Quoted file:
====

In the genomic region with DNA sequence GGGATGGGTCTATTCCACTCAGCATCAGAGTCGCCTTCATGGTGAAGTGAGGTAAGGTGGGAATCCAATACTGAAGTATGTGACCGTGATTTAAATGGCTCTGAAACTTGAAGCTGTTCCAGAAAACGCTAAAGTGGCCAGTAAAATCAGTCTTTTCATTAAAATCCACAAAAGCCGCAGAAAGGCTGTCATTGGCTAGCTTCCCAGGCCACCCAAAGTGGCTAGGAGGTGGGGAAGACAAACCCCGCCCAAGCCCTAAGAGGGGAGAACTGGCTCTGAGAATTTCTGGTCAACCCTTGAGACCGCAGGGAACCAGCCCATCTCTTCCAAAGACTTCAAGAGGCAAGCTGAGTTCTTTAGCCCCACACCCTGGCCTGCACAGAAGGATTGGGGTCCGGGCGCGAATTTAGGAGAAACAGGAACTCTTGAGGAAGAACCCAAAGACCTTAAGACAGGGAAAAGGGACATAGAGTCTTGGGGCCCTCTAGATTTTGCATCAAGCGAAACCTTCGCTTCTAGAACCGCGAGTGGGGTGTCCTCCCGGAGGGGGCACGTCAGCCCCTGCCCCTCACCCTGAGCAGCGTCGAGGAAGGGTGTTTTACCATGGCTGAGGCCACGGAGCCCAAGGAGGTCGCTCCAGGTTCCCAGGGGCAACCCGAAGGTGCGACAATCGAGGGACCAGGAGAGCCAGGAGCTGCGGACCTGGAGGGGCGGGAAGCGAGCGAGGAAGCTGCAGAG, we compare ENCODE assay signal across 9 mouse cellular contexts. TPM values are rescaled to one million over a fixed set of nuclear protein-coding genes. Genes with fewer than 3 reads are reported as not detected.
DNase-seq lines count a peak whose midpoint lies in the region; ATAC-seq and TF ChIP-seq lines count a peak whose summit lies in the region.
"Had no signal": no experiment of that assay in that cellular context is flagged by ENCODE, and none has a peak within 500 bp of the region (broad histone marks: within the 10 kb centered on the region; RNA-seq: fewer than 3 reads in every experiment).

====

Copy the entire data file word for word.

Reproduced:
In the genomic region with DNA sequence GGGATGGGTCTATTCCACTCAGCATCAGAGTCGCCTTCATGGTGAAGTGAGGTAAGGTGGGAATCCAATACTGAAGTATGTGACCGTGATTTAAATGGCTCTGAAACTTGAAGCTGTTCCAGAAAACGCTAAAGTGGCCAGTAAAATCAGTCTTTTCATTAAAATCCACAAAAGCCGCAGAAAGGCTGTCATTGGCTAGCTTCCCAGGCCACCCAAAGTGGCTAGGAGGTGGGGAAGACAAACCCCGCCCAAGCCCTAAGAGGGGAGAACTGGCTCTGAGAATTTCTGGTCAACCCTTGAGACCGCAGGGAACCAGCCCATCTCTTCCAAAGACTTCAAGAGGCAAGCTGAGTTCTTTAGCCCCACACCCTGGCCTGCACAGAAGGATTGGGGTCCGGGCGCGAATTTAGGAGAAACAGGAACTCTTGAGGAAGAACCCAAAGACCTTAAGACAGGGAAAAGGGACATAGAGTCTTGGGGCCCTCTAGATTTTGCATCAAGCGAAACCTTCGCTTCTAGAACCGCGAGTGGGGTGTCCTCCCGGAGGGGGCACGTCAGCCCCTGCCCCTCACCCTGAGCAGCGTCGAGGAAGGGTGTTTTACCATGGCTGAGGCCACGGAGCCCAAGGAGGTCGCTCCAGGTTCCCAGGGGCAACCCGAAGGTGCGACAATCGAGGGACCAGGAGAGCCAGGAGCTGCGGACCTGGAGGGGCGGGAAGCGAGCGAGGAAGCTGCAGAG, we compare ENCODE assay signal across 9 mouse cellular contexts. TPM values are rescaled to one million over a fixed set of nuclear protein-coding genes. Genes with fewer than 3 reads are reported as not detected.
DNase-seq lines count a peak whose midpoint lies in the region; ATAC-seq and TF ChIP-seq lines count a peak whose summit lies in the region.
"Had no signal": no experiment of that assay in that cellular context is flagged by ENCODE, and none has a peak within 500 bp of the region (broad histone marks: within the 10 kb centered on the region; RNA-seq: fewer than 3 reads in every experiment).